February 19, 2015

Dolphins should be talking pay cut for Wallace

Try as general manager Dennis Hickey might to evade and say nothing and give no clues that there is an issue between the Miami Dolphins and Mike Wallace, it is clear there is indeed an issue.

Up to now I've been thinking the issue is as simple as either cutting or not cutting Wallace following two seasons in which he has definitely not met the expectations of a $12 million-a-year contract and last year caused coaches headaches with his complaining about how often he got the ball.

Well, it may be more complicated than that.

It seems the Dolphins are trying to rehabilitate the situation rather than simply cut ties with Wallace. Otherwise what would be the need for Hickey to sit down for dinner with Wallace? Otherwise what would be the need to have some long, drawn out "process" of figuring out what to do next?

Yet, that is what has been happening.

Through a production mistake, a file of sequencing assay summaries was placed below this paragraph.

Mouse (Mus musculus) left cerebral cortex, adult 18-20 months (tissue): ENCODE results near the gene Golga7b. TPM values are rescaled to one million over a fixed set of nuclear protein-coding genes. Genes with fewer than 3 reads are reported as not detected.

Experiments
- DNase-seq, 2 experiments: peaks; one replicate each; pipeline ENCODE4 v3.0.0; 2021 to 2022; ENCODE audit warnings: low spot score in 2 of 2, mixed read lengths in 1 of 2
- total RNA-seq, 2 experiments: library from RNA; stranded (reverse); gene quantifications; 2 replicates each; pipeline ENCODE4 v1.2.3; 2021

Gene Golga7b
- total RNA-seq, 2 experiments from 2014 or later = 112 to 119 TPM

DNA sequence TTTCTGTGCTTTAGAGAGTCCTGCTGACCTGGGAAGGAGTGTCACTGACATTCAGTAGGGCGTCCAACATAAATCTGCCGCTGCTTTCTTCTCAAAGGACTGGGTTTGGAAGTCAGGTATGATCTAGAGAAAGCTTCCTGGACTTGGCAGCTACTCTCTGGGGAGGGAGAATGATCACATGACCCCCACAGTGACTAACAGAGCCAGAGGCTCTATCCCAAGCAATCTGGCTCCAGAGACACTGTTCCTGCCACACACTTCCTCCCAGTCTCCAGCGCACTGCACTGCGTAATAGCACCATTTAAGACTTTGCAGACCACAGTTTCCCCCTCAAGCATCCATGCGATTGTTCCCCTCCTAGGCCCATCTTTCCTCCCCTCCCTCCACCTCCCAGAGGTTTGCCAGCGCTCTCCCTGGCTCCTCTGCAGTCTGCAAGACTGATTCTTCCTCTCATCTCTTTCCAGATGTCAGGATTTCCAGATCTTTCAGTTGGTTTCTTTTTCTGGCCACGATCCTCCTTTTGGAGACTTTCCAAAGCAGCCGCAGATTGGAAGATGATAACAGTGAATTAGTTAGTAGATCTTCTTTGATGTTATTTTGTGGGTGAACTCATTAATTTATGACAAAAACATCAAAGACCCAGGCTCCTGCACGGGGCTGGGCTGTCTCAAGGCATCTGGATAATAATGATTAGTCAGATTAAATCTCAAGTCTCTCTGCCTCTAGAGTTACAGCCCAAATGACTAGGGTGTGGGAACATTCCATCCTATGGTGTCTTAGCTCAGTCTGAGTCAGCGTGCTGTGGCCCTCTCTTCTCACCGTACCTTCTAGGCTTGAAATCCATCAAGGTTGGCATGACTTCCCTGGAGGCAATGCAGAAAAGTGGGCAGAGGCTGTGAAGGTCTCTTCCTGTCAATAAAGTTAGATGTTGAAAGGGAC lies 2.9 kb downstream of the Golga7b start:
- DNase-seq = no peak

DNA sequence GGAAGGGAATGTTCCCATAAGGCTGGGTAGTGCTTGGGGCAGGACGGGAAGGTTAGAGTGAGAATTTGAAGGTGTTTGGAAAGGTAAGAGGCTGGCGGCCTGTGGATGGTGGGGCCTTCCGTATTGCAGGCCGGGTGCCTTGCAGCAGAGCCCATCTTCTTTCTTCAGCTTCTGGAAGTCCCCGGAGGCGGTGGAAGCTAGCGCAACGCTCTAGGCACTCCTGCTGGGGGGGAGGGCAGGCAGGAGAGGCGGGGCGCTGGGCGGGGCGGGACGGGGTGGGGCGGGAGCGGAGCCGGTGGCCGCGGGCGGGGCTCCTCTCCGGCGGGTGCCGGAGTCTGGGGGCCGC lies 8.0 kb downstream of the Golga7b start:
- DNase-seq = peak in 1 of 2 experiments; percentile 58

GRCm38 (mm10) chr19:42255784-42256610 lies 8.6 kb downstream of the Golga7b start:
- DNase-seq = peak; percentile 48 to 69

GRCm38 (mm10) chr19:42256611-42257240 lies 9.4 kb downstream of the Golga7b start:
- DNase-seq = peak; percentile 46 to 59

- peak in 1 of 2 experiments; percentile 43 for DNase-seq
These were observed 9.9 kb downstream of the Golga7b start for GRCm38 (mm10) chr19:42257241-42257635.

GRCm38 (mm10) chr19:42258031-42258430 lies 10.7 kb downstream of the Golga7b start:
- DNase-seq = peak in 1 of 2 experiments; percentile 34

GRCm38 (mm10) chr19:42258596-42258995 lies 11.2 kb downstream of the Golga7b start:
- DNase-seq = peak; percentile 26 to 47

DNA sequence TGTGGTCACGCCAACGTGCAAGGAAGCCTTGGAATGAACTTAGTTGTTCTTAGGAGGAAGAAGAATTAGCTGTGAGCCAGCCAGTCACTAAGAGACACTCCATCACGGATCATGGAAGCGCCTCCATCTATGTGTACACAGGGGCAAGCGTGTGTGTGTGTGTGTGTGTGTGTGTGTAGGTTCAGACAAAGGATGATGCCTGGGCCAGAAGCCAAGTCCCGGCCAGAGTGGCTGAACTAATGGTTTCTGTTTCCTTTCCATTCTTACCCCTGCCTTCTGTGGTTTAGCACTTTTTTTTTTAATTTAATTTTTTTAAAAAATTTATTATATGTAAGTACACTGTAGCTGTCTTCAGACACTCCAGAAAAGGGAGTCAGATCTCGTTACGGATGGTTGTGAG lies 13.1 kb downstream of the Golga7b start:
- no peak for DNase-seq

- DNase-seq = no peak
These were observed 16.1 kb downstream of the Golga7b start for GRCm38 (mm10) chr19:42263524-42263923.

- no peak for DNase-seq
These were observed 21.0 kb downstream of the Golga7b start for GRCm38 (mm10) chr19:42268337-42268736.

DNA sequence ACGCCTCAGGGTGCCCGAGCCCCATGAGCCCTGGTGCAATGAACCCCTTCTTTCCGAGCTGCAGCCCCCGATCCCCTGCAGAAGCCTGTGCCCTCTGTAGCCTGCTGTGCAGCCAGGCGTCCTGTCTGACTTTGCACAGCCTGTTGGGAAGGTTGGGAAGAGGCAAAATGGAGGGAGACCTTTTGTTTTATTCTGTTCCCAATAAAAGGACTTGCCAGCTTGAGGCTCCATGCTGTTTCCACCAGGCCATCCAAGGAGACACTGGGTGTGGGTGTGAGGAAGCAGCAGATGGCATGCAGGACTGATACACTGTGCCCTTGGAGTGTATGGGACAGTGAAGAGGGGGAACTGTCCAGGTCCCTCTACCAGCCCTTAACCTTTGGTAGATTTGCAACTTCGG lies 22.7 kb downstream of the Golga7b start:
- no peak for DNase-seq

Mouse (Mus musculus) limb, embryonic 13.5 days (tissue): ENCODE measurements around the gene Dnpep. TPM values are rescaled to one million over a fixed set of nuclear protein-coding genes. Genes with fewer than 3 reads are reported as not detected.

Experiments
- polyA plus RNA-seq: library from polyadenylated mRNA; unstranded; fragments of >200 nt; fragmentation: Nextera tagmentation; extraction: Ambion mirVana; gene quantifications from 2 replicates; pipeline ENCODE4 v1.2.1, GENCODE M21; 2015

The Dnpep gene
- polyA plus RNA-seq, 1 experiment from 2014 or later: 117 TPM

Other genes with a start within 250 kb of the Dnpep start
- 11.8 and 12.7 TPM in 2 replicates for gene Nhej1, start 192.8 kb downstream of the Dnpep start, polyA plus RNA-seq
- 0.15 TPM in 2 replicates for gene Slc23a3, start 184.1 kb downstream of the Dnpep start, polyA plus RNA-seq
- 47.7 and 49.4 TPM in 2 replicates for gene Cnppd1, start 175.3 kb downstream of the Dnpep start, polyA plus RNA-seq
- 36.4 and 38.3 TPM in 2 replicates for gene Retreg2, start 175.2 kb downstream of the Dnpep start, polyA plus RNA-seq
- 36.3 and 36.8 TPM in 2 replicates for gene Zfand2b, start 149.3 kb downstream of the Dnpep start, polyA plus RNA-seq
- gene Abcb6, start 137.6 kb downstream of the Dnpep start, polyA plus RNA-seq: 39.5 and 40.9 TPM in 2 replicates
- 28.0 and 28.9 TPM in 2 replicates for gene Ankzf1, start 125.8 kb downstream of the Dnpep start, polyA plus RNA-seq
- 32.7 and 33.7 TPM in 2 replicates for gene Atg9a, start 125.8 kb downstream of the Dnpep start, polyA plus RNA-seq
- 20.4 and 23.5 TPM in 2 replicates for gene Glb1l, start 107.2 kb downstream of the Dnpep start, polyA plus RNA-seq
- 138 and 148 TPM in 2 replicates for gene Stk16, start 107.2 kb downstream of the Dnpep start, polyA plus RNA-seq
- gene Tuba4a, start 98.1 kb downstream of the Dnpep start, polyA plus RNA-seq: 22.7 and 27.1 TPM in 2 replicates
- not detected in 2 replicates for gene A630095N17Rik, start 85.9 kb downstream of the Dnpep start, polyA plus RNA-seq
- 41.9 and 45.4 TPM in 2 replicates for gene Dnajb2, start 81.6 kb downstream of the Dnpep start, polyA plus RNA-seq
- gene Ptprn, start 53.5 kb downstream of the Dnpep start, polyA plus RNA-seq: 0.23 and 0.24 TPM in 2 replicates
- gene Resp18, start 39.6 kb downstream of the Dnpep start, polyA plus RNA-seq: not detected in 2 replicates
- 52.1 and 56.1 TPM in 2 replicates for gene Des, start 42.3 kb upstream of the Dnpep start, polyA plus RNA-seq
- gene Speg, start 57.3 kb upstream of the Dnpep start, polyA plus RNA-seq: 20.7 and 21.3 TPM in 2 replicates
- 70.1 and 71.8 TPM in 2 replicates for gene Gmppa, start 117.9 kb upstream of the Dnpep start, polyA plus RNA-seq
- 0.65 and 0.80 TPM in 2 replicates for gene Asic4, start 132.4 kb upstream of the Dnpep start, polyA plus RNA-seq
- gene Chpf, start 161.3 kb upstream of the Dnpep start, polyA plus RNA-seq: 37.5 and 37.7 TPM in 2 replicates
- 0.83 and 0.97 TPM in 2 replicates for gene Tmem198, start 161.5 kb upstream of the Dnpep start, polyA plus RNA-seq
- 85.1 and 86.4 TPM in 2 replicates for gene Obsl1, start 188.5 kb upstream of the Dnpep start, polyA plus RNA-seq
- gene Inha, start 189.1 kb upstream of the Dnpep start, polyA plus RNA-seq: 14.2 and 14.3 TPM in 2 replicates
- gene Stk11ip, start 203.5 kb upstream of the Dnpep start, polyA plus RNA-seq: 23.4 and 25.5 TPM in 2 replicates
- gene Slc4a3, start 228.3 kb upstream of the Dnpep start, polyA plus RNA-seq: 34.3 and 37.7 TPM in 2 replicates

“Well obviously, through our process we’re looking at each individual situation and with all of our players," Hickey evaded when asked about Wallace. "Obviously in the salary cap era you always have challenging decisions you have to make each year. So we’re going through that process and we’re further along in the process than we were let’s say a month ago when we talked at the Senior Bowl. We’re still working on it and we judge each player, each decision on the individual basis. And the goal is to make the best decision for the Miami Dolphins."

Working on what? Further along in what?

If the Dolphins were simply going to cut Wallace, that move doesn't need to be considered for a month and, indeed, nearly two months since the season ended (for Miami) with Wallace on the bench that final game.

Even the Dolphins, with their multiple layers of leadership and the organizational flow chart from the bowels of the earth, should be able to come to a decision on the team's highest priced player quicker than that.

 Nope, this is more complex than that.

I believe this is about, well, money. Isn't it always? I believe the Dolphins are trying to figure out a way to cut Wallace's salary. I believe the Dolphins are trying to find ways to make it acceptable to the Wallace camp. I believe the Dolphins want to pay Wallace to his performance level rather than his potential performance level, which is what they paid for when they signed him as a free agent in 2013.

The Dolphins made Wallace the highest-paid wide receiver in '13. He is now the NFL's fourth-highest paid wide receiver.